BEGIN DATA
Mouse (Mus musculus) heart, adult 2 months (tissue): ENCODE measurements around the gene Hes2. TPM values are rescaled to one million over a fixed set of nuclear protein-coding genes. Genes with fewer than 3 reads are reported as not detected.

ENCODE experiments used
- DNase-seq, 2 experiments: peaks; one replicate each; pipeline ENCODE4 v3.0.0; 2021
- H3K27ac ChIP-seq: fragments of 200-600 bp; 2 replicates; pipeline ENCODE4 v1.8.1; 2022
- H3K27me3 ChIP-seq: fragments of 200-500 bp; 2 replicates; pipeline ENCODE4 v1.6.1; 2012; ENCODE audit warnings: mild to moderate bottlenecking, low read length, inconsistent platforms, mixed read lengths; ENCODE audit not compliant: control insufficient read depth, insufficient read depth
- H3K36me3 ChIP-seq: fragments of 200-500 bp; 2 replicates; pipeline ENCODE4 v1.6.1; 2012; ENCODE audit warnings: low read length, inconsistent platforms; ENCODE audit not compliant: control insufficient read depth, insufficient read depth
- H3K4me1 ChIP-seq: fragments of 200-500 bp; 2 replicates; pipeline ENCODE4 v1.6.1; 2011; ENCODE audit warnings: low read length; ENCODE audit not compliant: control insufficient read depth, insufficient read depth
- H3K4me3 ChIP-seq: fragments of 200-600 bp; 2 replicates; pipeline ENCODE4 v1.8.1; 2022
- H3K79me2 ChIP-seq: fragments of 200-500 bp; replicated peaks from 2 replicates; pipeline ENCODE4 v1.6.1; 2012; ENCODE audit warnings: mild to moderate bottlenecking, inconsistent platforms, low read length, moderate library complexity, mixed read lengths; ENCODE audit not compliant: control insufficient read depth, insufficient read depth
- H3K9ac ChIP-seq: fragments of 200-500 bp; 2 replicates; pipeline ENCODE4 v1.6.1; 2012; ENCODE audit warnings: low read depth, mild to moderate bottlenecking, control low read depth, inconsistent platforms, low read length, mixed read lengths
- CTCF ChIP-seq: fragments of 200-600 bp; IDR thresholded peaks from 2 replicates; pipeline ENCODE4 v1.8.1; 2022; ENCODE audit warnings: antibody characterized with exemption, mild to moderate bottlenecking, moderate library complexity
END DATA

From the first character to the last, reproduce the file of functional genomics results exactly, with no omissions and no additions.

Mouse (Mus musculus) heart, adult 2 months (tissue): ENCODE measurements around the gene Hes2. TPM values are rescaled to one million over a fixed set of nuclear protein-coding genes. Genes with fewer than 3 reads are reported as not detected.

ENCODE experiments used
- DNase-seq, 2 experiments: peaks; one replicate each; pipeline ENCODE4 v3.0.0; 2021
- H3K27ac ChIP-seq: fragments of 200-600 bp; 2 replicates; pipeline ENCODE4 v1.8.1; 2022
- H3K27me3 ChIP-seq: fragments of 200-500 bp; 2 replicates; pipeline ENCODE4 v1.6.1; 2012; ENCODE audit warnings: mild to moderate bottlenecking, low read length, inconsistent platforms, mixed read lengths; ENCODE audit not compliant: control insufficient read depth, insufficient read depth
- H3K36me3 ChIP-seq: fragments of 200-500 bp; 2 replicates; pipeline ENCODE4 v1.6.1; 2012; ENCODE audit warnings: low read length, inconsistent platforms; ENCODE audit not compliant: control insufficient read depth, insufficient read depth
- H3K4me1 ChIP-seq: fragments of 200-500 bp; 2 replicates; pipeline ENCODE4 v1.6.1; 2011; ENCODE audit warnings: low read length; ENCODE audit not compliant: control insufficient read depth, insufficient read depth
- H3K4me3 ChIP-seq: fragments of 200-600 bp; 2 replicates; pipeline ENCODE4 v1.8.1; 2022
- H3K79me2 ChIP-seq: fragments of 200-500 bp; replicated peaks from 2 replicates; pipeline ENCODE4 v1.6.1; 2012; ENCODE audit warnings: mild to moderate bottlenecking, inconsistent platforms, low read length, moderate library complexity, mixed read lengths; ENCODE audit not compliant: control insufficient read depth, insufficient read depth
- H3K9ac ChIP-seq: fragments of 200-500 bp; 2 replicates; pipeline ENCODE4 v1.6.1; 2012; ENCODE audit warnings: low read depth, mild to moderate bottlenecking, control low read depth, inconsistent platforms, low read length, mixed read lengths
- CTCF ChIP-seq: fragments of 200-600 bp; IDR thresholded peaks from 2 replicates; pipeline ENCODE4 v1.8.1; 2022; ENCODE audit warnings: antibody characterized with exemption, mild to moderate bottlenecking, moderate library complexity